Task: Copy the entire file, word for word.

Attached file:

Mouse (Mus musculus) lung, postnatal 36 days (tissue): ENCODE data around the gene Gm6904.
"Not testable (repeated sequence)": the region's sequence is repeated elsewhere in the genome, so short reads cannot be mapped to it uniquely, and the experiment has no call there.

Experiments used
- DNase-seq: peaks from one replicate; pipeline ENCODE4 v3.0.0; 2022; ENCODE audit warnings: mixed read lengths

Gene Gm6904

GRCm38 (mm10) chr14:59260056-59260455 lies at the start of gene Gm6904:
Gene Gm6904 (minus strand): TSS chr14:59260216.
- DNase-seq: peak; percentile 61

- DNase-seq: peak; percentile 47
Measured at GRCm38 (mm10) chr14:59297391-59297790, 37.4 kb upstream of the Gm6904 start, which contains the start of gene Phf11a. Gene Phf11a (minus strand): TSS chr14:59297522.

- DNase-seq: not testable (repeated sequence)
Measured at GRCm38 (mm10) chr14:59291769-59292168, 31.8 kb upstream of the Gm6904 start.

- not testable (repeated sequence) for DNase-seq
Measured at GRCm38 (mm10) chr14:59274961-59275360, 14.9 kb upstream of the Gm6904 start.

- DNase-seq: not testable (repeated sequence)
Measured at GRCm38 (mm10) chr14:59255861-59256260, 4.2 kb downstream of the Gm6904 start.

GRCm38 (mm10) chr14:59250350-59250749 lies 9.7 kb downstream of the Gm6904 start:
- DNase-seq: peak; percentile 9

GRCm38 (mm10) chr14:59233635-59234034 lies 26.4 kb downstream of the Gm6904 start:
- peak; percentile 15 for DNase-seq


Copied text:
Mouse (Mus musculus) lung, postnatal 36 days (tissue): ENCODE data around the gene Gm6904.
"Not testable (repeated sequence)": the region's sequence is repeated elsewhere in the genome, so short reads cannot be mapped to it uniquely, and the experiment has no call there.

Experiments used
- DNase-seq: peaks from one replicate; pipeline ENCODE4 v3.0.0; 2022; ENCODE audit warnings: mixed read lengths

Gene Gm6904

GRCm38 (mm10) chr14:59260056-59260455 lies at the start of gene Gm6904:
Gene Gm6904 (minus strand): TSS chr14:59260216.
- DNase-seq: peak; percentile 61

- DNase-seq: peak; percentile 47
Measured at GRCm38 (mm10) chr14:59297391-59297790, 37.4 kb upstream of the Gm6904 start, which contains the start of gene Phf11a. Gene Phf11a (minus strand): TSS chr14:59297522.

- DNase-seq: not testable (repeated sequence)
Measured at GRCm38 (mm10) chr14:59291769-59292168, 31.8 kb upstream of the Gm6904 start.

- not testable (repeated sequence) for DNase-seq
Measured at GRCm38 (mm10) chr14:59274961-59275360, 14.9 kb upstream of the Gm6904 start.

- DNase-seq: not testable (repeated sequence)
Measured at GRCm38 (mm10) chr14:59255861-59256260, 4.2 kb downstream of the Gm6904 start.

GRCm38 (mm10) chr14:59250350-59250749 lies 9.7 kb downstream of the Gm6904 start:
- DNase-seq: peak; percentile 9

GRCm38 (mm10) chr14:59233635-59234034 lies 26.4 kb downstream of the Gm6904 start:
- peak; percentile 15 for DNase-seq